Let that sink in.
More of the 160 days I spent on the PCT saw me arriving in, departing from, staying in, or passing through towns, than days that were 100% on trail.
Not what I would have expected out of a long distance hiking trail. I will say, though, that I didn’t mind it terribly. While I preferred the wilderness sections of the PCT, I appreciated being able to carry less food in the areas with frequent roads, and I certainly could have chosen to stop in fewer towns.
Places to spend the night
I was able to tell from my journal where I had slept each night, and looking at the overall results surprised me a bit. Because I sometimes slept in town without staying a whole day there, the number of nights I slept in town is almost twice as high as the number of zero days I took (22).
Though I appreciate the hospitality and generosity of trail angels, I usually preferred the simple business transaction of paying money for a bed in a motel to the social obligations of staying with people, hence the low number of nights with trail angels.
Campground here means a camping area with some sort of toilet facility, usually for car camping. These were surprisingly frequent along the trail, particularly in SoCal, but also as far north as Rainy Pass and Hart’s Pass in Northern Washington.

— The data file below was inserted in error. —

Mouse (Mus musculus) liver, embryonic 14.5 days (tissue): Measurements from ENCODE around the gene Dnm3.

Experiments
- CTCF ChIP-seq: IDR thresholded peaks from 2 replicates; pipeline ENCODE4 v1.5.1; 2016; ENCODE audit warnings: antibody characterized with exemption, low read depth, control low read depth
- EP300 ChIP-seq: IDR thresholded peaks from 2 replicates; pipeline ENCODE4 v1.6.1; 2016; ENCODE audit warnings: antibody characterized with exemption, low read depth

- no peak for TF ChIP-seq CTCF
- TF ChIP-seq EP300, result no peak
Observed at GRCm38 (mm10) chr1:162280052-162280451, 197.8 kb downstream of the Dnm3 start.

Camping alone or with people
Because I started the hike solo, and didn’t join a hiking group until Oregon, I had this idea that I spent most nights alone, at least before my NorCal animal encounters. Turns out, that wasn’t actually the case.
For this chart, I’m only looking at the 109 nights I spent on the trail (including campgrounds), since I was never scared or lonely in a town — except for the dead-animal-smelling room in Chester, CA. That was a super sketch.
Here, 10 means 10 or more.
Notes on camping alone:
- Total nights alone: 26
- Alone before bear: 18
- Alone before cougar: 21
It’s interested to me to see that almost half of my nights on the trail were solo or with one other person. After the bear and the cougar, I was terrified to have another animal encounter on my own, and though I loved the control over my experience that hiking solo gave me, it didn’t feel worth the debilitating fear of the nights. I gave in to this fear for hundreds of miles, and it was only in mid-Washington that my need for solitude and to hike my own hike lead me to start overcoming this conditioning.
Though I loved the freedom of camping alone, some of my favorite nights on the trail were with one or two other hikers. It was lovely to get to make camp and unwind with other hikers, compare notes about the scenery we walked through, share aches and pains and tiny bottles of rum.
Some random numbers
Number of Snickers Bars Consumed: 138 (one for each non-zero day)
Longest number of days between zeros: 26 days (Bend to Stehekin)
Shortest number of days between zeros: 4 (Agua Dulce to Tehachapi, Tehachapi to Lake Isabella)
Unplanned zeros: all of them, I was terrible at planning where I was going to be when.
Number of times I hitchhiked (separate rides, not with people I knew): 17
Number of days I saw my husband: 22 (including 7 hiking days)